Reporting on ESG and CSR
Reporting on sustainability and ESG is increasingly important because it allows companies to transparently communicate their environmental, social, and governance performance to stakeholders, including investors, customers, and employees. The latest development, in shifting from reporting following section 99a in the Danish Financial Statements Act to reporting following the EU CSRD (Corporate Sustainability Reporting Directive) is a game-changer to the legal requirements of ESG reporting.
Reporting is also a way for companies to demonstrate their commitment to sustainability, which can enhance their reputation and help them meet and document customer demands in tenders and ESG questionnaires e.g., Sedex or Ecovadis. There is no one way of making an ESG report, but we often follow the path below:
We help define the scope and boundaries of the report: This step involves determining what ESG regulations and issues will be reported on, as well as the time frame and geographic scope of the report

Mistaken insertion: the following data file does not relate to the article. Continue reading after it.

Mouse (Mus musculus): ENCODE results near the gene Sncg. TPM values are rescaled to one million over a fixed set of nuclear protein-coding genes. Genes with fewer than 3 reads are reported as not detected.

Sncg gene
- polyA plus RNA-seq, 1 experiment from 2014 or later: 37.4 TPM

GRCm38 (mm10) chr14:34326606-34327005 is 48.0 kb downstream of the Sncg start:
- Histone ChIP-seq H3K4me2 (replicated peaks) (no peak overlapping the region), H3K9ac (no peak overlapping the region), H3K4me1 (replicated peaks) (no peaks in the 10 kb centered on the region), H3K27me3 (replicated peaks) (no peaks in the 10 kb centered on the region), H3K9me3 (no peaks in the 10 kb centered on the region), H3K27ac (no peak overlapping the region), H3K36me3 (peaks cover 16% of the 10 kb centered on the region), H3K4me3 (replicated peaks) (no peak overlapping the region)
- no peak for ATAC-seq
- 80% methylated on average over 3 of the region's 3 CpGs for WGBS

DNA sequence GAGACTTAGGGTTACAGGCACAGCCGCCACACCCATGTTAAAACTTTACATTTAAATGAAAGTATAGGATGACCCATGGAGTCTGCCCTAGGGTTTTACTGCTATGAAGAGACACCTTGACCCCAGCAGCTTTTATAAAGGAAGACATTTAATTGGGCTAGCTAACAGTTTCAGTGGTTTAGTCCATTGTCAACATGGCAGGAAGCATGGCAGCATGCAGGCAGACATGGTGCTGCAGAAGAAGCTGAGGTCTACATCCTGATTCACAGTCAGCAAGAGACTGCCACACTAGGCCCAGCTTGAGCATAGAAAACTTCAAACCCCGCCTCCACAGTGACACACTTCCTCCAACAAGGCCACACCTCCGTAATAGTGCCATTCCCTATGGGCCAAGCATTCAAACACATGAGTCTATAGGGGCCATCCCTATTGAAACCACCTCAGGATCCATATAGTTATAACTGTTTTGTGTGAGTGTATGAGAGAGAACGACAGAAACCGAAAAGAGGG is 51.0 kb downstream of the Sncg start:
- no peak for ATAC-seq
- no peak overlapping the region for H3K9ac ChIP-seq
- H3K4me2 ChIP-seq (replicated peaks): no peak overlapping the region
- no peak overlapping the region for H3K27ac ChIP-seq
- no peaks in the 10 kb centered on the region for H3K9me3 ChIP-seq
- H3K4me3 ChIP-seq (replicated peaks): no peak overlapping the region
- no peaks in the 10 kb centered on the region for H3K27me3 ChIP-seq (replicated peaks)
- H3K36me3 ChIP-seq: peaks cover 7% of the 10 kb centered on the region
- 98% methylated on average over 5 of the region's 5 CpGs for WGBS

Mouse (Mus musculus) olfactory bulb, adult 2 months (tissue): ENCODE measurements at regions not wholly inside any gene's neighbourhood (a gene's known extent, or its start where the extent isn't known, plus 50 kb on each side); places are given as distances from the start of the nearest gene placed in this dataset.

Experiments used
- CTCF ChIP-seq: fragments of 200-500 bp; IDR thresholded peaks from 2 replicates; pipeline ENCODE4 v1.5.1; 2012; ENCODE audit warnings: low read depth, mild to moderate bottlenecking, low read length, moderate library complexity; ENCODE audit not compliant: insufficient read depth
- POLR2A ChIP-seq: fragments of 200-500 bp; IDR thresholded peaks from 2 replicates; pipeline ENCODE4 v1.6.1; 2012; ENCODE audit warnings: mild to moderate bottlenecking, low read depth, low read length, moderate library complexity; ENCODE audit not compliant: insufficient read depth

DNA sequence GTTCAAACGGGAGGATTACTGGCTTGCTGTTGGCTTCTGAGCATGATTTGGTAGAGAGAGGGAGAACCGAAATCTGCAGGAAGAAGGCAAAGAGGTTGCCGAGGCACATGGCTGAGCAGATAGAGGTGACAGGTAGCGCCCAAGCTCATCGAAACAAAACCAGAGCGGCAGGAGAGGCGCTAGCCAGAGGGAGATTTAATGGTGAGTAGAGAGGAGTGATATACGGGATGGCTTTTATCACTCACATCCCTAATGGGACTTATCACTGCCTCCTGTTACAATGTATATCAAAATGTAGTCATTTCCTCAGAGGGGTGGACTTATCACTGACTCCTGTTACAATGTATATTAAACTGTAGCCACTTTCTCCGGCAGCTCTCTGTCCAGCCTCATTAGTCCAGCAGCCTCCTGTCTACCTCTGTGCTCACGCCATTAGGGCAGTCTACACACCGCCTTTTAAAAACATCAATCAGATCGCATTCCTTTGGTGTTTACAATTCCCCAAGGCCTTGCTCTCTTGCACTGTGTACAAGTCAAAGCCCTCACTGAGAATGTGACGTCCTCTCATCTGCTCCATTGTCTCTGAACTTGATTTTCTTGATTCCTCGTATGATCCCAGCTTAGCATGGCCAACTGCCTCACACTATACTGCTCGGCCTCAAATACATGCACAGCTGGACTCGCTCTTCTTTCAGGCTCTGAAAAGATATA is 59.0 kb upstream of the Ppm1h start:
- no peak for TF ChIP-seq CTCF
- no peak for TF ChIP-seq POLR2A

We conduct a double materiality assessment: This step involves identifying the ESG issues that are most relevant and material to the company and its stakeholders, which will be the main focus of the report
We conduct a gap analysis based on the demands in CSRD and initiate actions to close the gaps and report in alignment with the applicable provisions in CSRD
We help collect and verify data: This step involves gathering data on the company's ESG performance and ensuring that the data is accurate, reliable, and consistent
We help to choose a reporting framework, such as the UN Global Compact, Global Reporting Initiative (GRI), or the Sustainability Accounting Standards Board (SASB), which will help provide a structure for the report
We write the report: This step involves organizing the data and information gathered into a clear, concise, and easy-to-understand report
We ensure a tailored ESG report that meets both legal and market requirements, is action-oriented, and provides stakeholders with a clear picture of your company's ESG performance and targets, and the direction going forward.
For the largest and listed corporations, the EU Taxonomy pushes the demands for information provided in the ESG report or in an integrated annual report even further, which again leads to increased demands on data and performance throughout the supply chain